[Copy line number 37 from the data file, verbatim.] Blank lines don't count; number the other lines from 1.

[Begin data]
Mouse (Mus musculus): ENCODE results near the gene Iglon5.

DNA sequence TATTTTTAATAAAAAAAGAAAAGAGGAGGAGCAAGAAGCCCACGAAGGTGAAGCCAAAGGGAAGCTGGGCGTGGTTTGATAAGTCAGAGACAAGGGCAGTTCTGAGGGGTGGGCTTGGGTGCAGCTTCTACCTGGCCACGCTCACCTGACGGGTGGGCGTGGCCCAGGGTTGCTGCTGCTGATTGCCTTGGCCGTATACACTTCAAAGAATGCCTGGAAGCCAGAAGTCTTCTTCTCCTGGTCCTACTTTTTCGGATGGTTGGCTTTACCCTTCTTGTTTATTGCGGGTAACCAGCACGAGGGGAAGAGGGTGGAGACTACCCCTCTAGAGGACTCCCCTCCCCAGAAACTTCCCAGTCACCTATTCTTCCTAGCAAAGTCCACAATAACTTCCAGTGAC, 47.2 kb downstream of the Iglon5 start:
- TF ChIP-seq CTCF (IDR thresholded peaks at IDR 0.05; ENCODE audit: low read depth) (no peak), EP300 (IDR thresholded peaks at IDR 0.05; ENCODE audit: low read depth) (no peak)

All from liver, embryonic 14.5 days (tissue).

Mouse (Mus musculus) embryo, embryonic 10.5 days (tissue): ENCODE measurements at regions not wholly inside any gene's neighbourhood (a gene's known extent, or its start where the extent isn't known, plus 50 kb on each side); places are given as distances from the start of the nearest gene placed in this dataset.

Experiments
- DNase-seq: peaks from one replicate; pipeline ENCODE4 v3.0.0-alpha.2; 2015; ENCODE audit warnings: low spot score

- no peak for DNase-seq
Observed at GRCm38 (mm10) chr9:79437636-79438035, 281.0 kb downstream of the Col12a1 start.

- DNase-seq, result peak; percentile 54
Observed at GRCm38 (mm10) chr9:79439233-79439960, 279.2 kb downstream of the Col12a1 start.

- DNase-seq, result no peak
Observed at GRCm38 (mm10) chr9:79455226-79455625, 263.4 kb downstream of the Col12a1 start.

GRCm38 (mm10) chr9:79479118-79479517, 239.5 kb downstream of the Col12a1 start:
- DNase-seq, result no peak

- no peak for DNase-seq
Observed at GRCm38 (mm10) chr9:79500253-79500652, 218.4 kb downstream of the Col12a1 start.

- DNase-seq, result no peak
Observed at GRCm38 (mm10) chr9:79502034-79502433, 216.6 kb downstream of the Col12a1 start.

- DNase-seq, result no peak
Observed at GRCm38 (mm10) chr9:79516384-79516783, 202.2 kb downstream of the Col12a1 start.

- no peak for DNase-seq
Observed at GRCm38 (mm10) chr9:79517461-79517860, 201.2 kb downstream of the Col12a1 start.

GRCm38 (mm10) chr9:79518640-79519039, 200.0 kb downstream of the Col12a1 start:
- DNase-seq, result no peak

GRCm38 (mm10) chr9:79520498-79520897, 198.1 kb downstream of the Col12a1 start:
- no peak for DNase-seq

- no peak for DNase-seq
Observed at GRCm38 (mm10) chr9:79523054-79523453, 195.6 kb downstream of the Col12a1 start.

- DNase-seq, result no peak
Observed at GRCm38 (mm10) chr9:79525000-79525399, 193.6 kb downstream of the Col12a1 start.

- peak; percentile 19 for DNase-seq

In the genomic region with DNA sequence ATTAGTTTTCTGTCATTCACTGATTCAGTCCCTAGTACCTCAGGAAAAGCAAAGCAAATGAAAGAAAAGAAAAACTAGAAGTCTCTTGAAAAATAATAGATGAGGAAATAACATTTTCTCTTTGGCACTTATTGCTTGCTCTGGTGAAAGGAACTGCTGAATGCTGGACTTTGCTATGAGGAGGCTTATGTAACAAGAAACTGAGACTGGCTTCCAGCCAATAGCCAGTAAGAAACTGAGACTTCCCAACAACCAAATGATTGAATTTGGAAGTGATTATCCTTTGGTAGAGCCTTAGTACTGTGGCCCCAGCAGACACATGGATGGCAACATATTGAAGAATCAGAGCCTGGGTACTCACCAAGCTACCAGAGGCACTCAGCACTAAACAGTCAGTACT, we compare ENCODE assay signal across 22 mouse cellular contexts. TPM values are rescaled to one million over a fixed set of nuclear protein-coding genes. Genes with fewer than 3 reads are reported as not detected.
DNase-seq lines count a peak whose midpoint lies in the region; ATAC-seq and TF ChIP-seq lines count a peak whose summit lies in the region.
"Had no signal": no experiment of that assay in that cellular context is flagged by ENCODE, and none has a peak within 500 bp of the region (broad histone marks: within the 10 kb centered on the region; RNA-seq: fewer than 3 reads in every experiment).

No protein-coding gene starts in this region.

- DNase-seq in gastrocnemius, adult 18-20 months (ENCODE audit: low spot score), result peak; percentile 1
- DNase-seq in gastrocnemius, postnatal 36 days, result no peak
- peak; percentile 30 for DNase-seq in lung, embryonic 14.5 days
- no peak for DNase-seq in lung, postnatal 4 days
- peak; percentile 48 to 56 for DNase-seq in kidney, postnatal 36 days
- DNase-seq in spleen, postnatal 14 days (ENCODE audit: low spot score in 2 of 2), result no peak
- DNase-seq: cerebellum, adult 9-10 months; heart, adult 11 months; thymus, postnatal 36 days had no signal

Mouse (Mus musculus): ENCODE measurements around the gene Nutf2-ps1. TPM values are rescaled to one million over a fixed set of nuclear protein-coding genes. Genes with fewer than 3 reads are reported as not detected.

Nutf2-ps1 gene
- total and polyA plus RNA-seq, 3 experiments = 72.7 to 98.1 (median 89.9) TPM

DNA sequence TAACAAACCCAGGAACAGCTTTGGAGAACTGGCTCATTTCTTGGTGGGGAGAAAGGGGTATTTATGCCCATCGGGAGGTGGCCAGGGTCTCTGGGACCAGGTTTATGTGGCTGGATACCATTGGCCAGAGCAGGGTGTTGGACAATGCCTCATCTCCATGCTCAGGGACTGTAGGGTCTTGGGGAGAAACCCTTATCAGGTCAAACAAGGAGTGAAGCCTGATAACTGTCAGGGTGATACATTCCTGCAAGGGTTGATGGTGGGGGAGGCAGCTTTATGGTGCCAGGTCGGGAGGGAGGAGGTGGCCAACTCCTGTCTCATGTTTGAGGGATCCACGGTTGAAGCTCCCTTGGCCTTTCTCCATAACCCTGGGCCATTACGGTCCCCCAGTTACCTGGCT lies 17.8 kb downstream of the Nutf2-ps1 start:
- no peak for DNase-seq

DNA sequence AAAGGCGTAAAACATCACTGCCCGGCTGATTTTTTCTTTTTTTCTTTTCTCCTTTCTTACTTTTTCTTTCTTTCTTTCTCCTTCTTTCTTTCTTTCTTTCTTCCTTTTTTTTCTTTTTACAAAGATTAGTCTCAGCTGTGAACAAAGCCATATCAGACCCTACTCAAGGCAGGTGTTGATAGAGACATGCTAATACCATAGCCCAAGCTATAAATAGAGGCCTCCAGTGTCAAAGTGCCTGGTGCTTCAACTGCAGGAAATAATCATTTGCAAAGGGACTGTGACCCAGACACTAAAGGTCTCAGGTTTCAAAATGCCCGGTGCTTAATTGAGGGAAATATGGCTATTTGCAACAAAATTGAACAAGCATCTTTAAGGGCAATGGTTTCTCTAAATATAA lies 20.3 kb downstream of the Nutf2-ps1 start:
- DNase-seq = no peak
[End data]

- DNase-seq in gastrocnemius, adult 18-20 months (ENCODE audit: low spot score), result peak; percentile 1